Stepping back from the issue and ad-dressing this obsession with youth as a sports fan, it seems that youth does not always win out. With the NBA playoffs now fully underway, it seems that expe-rience and seasoned veteran squads may be able to make one last stand against the onslaught of bouncy, athletic behe-moths such as Blake Grif�in. Perhaps I’m blinded by my undying love for the
methodical fundamentals of Tim Dun-can, but I believe strongly that the Spurs have one more run left in their creaky joints. Kawhi Leonard provides a youth-ful spark, but elder statesmen Parker, Ginobli, and Duncan still have the ability to make noise in the NBA playoffs. As the new age slowly dawns in the NBA it’s im-portant that we don’t get swept up in the hype surrounding the “next big thing.” It’s often easier to believe in youthful ex-uberance, but a lot of sustained success in professional sports can be owed to experience and wisdom. Experience and wisdom, coincidentally, are two quali-ties that ooze out of every pore of Spurs Head Coach Gregg Popovich.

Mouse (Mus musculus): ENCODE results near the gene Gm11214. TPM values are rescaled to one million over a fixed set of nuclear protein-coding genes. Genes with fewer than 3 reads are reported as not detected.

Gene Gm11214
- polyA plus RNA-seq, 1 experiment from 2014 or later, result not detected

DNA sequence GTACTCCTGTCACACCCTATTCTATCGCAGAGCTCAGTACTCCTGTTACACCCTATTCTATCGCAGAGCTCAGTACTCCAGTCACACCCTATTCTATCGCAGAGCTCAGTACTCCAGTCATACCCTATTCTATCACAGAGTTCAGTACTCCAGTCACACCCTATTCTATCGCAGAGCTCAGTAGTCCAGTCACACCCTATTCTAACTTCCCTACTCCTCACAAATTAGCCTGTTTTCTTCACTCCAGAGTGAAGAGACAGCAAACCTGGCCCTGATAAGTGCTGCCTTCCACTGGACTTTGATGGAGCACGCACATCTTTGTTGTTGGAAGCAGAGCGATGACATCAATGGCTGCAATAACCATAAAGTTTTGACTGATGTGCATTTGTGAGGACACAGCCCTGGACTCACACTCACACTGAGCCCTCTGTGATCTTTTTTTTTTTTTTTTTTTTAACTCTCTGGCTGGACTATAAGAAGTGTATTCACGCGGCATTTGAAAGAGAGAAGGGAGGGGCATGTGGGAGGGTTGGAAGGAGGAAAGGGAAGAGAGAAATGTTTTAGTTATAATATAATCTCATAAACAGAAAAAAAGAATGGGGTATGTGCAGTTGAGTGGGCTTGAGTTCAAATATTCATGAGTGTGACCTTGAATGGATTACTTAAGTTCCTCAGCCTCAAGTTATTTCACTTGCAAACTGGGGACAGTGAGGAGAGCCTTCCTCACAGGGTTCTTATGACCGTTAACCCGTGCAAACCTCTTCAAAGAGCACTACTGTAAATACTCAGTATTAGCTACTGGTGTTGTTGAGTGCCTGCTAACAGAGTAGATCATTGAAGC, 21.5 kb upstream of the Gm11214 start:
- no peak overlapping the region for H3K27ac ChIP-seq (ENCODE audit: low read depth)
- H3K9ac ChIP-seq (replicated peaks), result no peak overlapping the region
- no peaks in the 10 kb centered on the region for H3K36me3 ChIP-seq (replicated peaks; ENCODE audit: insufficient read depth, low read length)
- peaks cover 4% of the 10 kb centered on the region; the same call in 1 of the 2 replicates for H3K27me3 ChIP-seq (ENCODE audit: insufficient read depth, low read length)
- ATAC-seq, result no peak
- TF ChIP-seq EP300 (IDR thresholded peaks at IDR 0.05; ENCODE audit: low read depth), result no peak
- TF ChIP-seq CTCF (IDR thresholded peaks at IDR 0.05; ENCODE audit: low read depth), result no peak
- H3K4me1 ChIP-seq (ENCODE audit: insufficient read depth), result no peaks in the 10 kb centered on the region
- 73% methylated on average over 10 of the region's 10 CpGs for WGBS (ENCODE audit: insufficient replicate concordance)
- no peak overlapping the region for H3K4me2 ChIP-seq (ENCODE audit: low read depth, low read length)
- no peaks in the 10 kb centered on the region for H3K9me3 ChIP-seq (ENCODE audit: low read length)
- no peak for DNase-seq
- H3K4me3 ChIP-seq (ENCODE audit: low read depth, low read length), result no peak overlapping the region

Young athletes across all sports will continue to electrify and excite us all as they burst into the collective conscious of the American sports fan. However, it’s time we stop professing the second coming of the messiah every time a new young talent is discovered. This unfair media burden often creates disappoint-ment and despair, a lesson readily avail-able if one searches through the wreck-age of careers such as Ryan Leaf, Greg Oden, and JaMarcus Russell. Especially in our youth sports systems, I hope that we can place less emphasis on special-ization. We need to allow young athletes to focus on goals other than becoming the next Mia Hamm when they’re run-ning around in the sunshine playing a game. Because at the end of the day it’s just that: a game.
UPCOMING cc SPORTING EVENTS